Where is moral clarity?

Moral clarity condemns terrorism. However, there is unlikely to be moral clarity in how to respond to terrorism when the response requires a massive number of deaths of women, children, and other human beings who did not commit the acts of terror. How many innocent deaths are acceptable? It’s more than zero, but beyond that, I don’t know. How can we minimize suffering? I don’t know, but Yuval Noah Harari points to some creative and courageous ideas.

Widening our aperture: How will we know Hamas is “eradicated?” What other jihadist terror groups will arise to take Hamas’ place? What do we do in Lebanon? In the West Bank? What do we do with Syria and Iran? What is the political plan for coexistence that breaks this seemingly endless cycle of violence and robs us too, as Jews, of our humanity? I don’t know the answer to any of these questions, and, more importantly, after 20 years, trillions of dollars, and nearly a million lives lost in the “war on terror,” I don’t have evidence that Israel or the United States have answers I’m willing to support either.

If one is looking for moral clarity, one needs to look elsewhere than Israel and Palestine. The recognition of the state of Israel by the global community in 1948 was a morally complex decision that favored Jewish people over Palestinian people. Two thirds of the people living in Palestine in 1947 under British Mandate were not Jewish.

Conceding that point, some would rest the argument for moral clarity on Jewish claims as the sole surviving indigenous people of this land.

This argument is rooted in arcane matters of cultural anthropology and genealogy that I have a hard time following, and dismisses as irrelevant the more understandable and incontestable historical fact that the Jewish people came into possession of that land by force 3,500 years ago when Joshua crossed the river Jordan from the east, conquered the Canaanites, and redistributed the land to the 12 tribes of Israel. This land was never empty. This fact blurs the line between the case for sole indigeneity and the case that might makes right. As an historically persecuted minority, and seeker of justice for all peoples, might makes right as a moral principle makes me anxious.

In looking for moral clarity, some would go back even further in the biblical story to the claim of a Promised Land being given by God to a Chosen People. Perhaps needless to say, that claim does not have moral clarity for anyone other than for some Jews, and perhaps evangelical Christians, for whom that story is considered divine revelation, and necessary to coming Messianic times. From an Arab or Muslim perspective in particular, I can understand why this argument would be further clouded by the biblical story of Isaac and his exiled brother Ishmael.

Let’s get out of that ancient mess and back to modern times.

What is moral courage?

It does not require moral courage to seek vengeance. It requires moral courage to exercise self-restraint when every fiber of one’s being cries out for vengeance.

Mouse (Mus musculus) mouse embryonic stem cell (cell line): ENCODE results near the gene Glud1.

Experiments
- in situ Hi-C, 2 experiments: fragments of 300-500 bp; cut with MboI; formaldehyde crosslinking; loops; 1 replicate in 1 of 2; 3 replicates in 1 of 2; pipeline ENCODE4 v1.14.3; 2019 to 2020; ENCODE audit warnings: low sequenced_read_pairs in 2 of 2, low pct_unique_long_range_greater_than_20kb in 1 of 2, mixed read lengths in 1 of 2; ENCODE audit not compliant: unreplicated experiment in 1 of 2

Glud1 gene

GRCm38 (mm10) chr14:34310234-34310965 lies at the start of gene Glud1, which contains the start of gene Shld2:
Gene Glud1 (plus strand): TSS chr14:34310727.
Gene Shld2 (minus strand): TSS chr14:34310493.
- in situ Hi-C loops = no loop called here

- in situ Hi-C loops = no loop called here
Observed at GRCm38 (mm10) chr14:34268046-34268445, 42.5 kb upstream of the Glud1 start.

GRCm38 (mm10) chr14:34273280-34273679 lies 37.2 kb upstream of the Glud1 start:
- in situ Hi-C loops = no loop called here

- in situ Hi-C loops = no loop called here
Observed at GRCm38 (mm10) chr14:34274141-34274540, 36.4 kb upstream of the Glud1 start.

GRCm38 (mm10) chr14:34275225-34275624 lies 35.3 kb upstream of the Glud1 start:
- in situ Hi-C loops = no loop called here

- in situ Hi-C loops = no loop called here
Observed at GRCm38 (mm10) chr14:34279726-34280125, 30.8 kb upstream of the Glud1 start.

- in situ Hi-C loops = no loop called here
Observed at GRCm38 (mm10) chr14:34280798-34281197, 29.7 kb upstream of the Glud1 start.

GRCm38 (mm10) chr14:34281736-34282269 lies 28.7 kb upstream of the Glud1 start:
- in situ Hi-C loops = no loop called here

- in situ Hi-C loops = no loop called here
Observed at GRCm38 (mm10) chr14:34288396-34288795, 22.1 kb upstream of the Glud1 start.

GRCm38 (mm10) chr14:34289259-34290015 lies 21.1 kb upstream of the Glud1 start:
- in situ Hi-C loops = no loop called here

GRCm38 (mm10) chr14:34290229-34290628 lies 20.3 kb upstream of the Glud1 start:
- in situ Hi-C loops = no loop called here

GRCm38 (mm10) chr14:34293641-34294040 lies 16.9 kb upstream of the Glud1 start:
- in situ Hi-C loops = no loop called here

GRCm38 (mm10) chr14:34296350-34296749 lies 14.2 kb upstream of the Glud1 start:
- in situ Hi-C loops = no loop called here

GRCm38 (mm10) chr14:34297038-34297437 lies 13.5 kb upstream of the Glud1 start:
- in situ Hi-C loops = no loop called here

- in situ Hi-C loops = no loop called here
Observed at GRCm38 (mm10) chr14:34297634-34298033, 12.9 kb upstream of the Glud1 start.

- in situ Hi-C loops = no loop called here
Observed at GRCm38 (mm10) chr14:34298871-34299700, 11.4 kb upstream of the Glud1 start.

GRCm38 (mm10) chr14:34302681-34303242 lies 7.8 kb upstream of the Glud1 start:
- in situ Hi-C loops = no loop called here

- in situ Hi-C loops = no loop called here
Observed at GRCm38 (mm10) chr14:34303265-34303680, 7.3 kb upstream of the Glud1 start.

Self-restraint as moral high ground

One reason to exercise the moral courage of self-restraint is because one believes that an eye for an eye leaves the whole world blind. This moral clarity rests on the belief, and perhaps clinical observation of history, that violence only begets more violence, more hatred, more insecurity. This moral clarity is the most challenging because it requires the most faith.

There is little evidence that turning the other cheek, being the better person, taking the high road results in better long-term outcomes for those who choose this difficult path. Gandhi’s India was created in massive religious violence and does not today reflect Gandhi’s pluralistic vision. King’s Dream in America remains just that. Mandela’s South Africa has not delivered on its early promise by many measures. Yet, it’s not unreasonable to say that each of these three are examples of moving, however meanderingly, slowly, and inconsistently, in a better direction than when under oppressive, colonial, and White supremacist rule. Perhaps it is true, as King said, that “the moral arc of the universe is long, but it bends towards justice,” as long as we bend it in nonviolent ways.

Self-restraint as self-interest

History shows that the above strategy of nonviolence might not be persuasive to many as a rationale to exercise the moral courage of self-restraint. Another reason, at least in this instance for the Jewish people, is because exercising self-restraint now, in the face of suffering unspeakable horror at the hands of terrorists, will enable the Jewish people to reassert their moral claim to the right to exist as a Jewish state in the land of Israel and Palestine.

Banking on moral debt

The morally questionable recognition of the state of Israel by the global community over the righteous objections of the Palestinians who were the supermajority of residents of that land, and of the entire Arab world, was because the rest of the global community was paying to the Jewish people a moral debt.